Multimodality imaging in shoulder arthroplasties Part 2: Immediate pre- and intra-operative imaging and imaging of early and late complications – A pictorial review
How to cite this article: Sarvesvaran M, Srinivasan S, Brar RS, Bhatt R, Gupta H, Thaker S. Multimodality imaging in shoulder arthroplasties Part 2: Immediate pre- and intra-operative imaging and imaging of early and late complications – A pictorial review. Indian J Musculoskelet Radiol 2021;3:88-93.
Shoulder arthroplasty imaging requires a thorough understanding of surgical techniques, biomechanics involved during and after the joint replacement surgery and complications unique to shoulder arthroplasties. One may believe that imaging of complications requires excessive complex imaging modalities such as MRI or nuclear imaging. However, contrary to such beliefs, one can diagnose such complications mostly on radiographs. We will describe advances in immediate pre-operative imaging and utility of imaging to diagnose shoulder arthroplasty- related complications in part 2 of our two-part pictorial review series.
We have described indications for shoulder arthroplasties, enumerated their types, and illustrated pre-operative imaging pictorially in the part 1 of two-part article series. In the part 2, we narrate perioperative imaging and introduce concepts of pre- and intra-operative CT navigation. We shall also discuss shoulder arthroplasty contraindications [Table 1] as well as both, general and arthroplasty-specific complications.
SHOULDER SURGEON’S PERSPECTIVE
Use of CT in pre-operative planning, implant selection, and 3D printing
CT using bespoke Software protocols assists with preoperative planning and is powerful tools in the surgeon’s armamentarium. It helps the surgeon to understand the altered anatomy, glenoid wear, and version when specialized surgical techniques (e.g. augmentation using bone or metal to recreate the glenoid in reverse TSR, or specialized polyethylene for anatomic TSR) are necessary. It further aids in using patient-specific instrumentation (PSI) and/or executing navigation for a correct implant placement, minimizing human error, and possibly improving the longevity of the implant. New artificial intelligence algorithms incorporated in the software can predict the best implant and procedure combination based on the CT [Figure 1]. 3D printing provides the surgeon a platform to rehearse the procedure in a safe environment to help minimize errors during surgery and makes the surgical procedure safer.
It helps the surgeon by providing real-time feedback, allowing the surgeon to make necessary adjustments when presented with altered anatomy, particularly in cases where there has been a delay between acquisition of the pre- operative imaging and the surgical procedure. It further aids the surgeon by determining the correct scapular and glenoid axis, glenoid version and depth of reaming for the glenoid, avoiding areas of potentially weak bone [Figure 2], and ensuring correct placement of screws, including their direction and length.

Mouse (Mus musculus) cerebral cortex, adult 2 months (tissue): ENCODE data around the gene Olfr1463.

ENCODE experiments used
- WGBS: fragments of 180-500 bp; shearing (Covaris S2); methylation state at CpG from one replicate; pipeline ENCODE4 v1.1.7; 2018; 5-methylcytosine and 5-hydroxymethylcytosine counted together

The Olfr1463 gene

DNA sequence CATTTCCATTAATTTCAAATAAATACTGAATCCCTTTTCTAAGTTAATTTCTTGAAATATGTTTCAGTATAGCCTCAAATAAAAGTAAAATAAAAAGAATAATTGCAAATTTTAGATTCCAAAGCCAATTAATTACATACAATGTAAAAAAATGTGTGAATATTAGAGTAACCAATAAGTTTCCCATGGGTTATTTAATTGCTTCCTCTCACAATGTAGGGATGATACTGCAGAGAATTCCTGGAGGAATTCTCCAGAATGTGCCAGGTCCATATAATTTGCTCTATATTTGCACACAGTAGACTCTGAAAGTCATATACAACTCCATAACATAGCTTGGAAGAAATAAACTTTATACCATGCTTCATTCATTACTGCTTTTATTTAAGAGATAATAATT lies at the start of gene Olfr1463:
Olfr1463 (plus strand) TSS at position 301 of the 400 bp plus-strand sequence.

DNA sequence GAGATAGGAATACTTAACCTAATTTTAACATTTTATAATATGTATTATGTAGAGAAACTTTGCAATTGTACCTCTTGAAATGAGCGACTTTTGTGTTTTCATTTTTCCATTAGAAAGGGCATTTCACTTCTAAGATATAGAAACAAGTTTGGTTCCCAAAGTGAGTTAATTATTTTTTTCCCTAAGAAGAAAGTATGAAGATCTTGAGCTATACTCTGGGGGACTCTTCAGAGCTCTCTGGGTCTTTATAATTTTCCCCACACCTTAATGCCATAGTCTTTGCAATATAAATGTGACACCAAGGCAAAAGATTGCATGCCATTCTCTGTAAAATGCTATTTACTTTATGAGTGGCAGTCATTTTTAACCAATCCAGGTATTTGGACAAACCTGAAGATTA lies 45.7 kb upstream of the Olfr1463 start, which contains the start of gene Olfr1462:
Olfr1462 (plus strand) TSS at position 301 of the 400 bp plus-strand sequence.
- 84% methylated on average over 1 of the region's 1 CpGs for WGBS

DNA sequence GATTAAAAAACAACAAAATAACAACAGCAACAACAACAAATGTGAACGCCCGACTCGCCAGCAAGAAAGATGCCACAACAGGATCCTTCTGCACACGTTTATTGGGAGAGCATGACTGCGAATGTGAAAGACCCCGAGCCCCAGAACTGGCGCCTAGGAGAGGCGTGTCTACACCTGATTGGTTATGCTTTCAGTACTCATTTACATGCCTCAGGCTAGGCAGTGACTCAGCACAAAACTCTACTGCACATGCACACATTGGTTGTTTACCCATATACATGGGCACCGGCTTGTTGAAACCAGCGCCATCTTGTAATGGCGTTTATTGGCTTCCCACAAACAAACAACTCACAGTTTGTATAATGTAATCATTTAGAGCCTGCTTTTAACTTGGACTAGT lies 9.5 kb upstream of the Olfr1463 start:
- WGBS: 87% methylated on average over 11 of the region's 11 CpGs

EARLY POST-OPERATIVE COMPLICATIONS
Despite advances in more sophisticated imaging modalities, imaging of shoulder arthroplasty complications is still heavily reliant on plain film radiography. Ultrasound may be helpful in some suspected rotator cuff tears, and CT may be necessary when fractures are radiographically occult and clinical suspicion is high.
Deep prosthetic joint infection is the most common complication in the first 2 years following total shoulder arthroplasty (TSA). Its incidence can range up to 3.9% for anatomic TSA and up to 5% for reverse TSA. Diagnosis and management of prosthetic infections are evaluated using the Musculoskeletal Infection Society criteria. This advocates a multidisciplinary approach, predominantly based on clinical and biochemical parameters with minimal involvement of radiology. Treatment options include long-term antibiotic suppression, debridement, antibiotics, and implant retention, and two-stage revision (considered the gold standard, Figure 3b).
In early loosening, the role of radiological investigations could involve anteroposterior and lateral radiographs to look for prosthetic loosening [Figure 3a]. CT is very useful in assessing for implant loosening, bone stock on the glenoid and humeral side, as well as helping with pre-operative planning or customized computer-aided design/manufacture (CADCAM) prosthesis. Bone scans are unable to differentiate between aseptic and septic loosening.[3,4]